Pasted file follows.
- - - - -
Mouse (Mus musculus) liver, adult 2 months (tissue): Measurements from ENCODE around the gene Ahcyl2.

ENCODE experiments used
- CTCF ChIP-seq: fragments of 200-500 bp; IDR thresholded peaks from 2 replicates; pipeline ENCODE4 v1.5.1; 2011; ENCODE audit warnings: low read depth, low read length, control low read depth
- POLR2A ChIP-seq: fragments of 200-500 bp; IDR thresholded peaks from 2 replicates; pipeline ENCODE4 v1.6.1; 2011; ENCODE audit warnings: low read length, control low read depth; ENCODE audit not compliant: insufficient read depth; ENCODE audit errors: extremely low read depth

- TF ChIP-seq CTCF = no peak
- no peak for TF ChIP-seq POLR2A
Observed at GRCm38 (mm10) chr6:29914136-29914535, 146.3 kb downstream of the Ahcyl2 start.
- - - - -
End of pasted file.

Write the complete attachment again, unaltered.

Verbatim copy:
Mouse (Mus musculus) liver, adult 2 months (tissue): Measurements from ENCODE around the gene Ahcyl2.

ENCODE experiments used
- CTCF ChIP-seq: fragments of 200-500 bp; IDR thresholded peaks from 2 replicates; pipeline ENCODE4 v1.5.1; 2011; ENCODE audit warnings: low read depth, low read length, control low read depth
- POLR2A ChIP-seq: fragments of 200-500 bp; IDR thresholded peaks from 2 replicates; pipeline ENCODE4 v1.6.1; 2011; ENCODE audit warnings: low read length, control low read depth; ENCODE audit not compliant: insufficient read depth; ENCODE audit errors: extremely low read depth

- TF ChIP-seq CTCF = no peak
- no peak for TF ChIP-seq POLR2A
Observed at GRCm38 (mm10) chr6:29914136-29914535, 146.3 kb downstream of the Ahcyl2 start.